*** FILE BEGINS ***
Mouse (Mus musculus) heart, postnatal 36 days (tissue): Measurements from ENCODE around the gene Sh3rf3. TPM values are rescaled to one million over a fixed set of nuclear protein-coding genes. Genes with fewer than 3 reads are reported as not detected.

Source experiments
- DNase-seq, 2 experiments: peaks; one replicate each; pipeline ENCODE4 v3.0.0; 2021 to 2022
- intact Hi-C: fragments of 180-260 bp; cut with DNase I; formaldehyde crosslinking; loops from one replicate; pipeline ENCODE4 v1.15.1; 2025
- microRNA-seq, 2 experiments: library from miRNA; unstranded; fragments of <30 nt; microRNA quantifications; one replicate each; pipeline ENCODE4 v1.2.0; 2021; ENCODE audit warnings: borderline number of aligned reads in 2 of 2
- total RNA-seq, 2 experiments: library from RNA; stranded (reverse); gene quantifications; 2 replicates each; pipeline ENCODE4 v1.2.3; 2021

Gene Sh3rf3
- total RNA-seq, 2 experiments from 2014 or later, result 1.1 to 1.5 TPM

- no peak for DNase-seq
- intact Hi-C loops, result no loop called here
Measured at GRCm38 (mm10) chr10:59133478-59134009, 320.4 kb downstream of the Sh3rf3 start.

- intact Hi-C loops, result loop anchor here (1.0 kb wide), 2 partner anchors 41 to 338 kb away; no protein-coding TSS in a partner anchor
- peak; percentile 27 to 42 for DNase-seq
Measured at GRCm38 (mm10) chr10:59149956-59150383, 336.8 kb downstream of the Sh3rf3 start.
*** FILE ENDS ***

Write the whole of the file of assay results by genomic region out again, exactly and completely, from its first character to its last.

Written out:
Mouse (Mus musculus) heart, postnatal 36 days (tissue): Measurements from ENCODE around the gene Sh3rf3. TPM values are rescaled to one million over a fixed set of nuclear protein-coding genes. Genes with fewer than 3 reads are reported as not detected.

Source experiments
- DNase-seq, 2 experiments: peaks; one replicate each; pipeline ENCODE4 v3.0.0; 2021 to 2022
- intact Hi-C: fragments of 180-260 bp; cut with DNase I; formaldehyde crosslinking; loops from one replicate; pipeline ENCODE4 v1.15.1; 2025
- microRNA-seq, 2 experiments: library from miRNA; unstranded; fragments of <30 nt; microRNA quantifications; one replicate each; pipeline ENCODE4 v1.2.0; 2021; ENCODE audit warnings: borderline number of aligned reads in 2 of 2
- total RNA-seq, 2 experiments: library from RNA; stranded (reverse); gene quantifications; 2 replicates each; pipeline ENCODE4 v1.2.3; 2021

Gene Sh3rf3
- total RNA-seq, 2 experiments from 2014 or later, result 1.1 to 1.5 TPM

- no peak for DNase-seq
- intact Hi-C loops, result no loop called here
Measured at GRCm38 (mm10) chr10:59133478-59134009, 320.4 kb downstream of the Sh3rf3 start.

- intact Hi-C loops, result loop anchor here (1.0 kb wide), 2 partner anchors 41 to 338 kb away; no protein-coding TSS in a partner anchor
- peak; percentile 27 to 42 for DNase-seq
Measured at GRCm38 (mm10) chr10:59149956-59150383, 336.8 kb downstream of the Sh3rf3 start.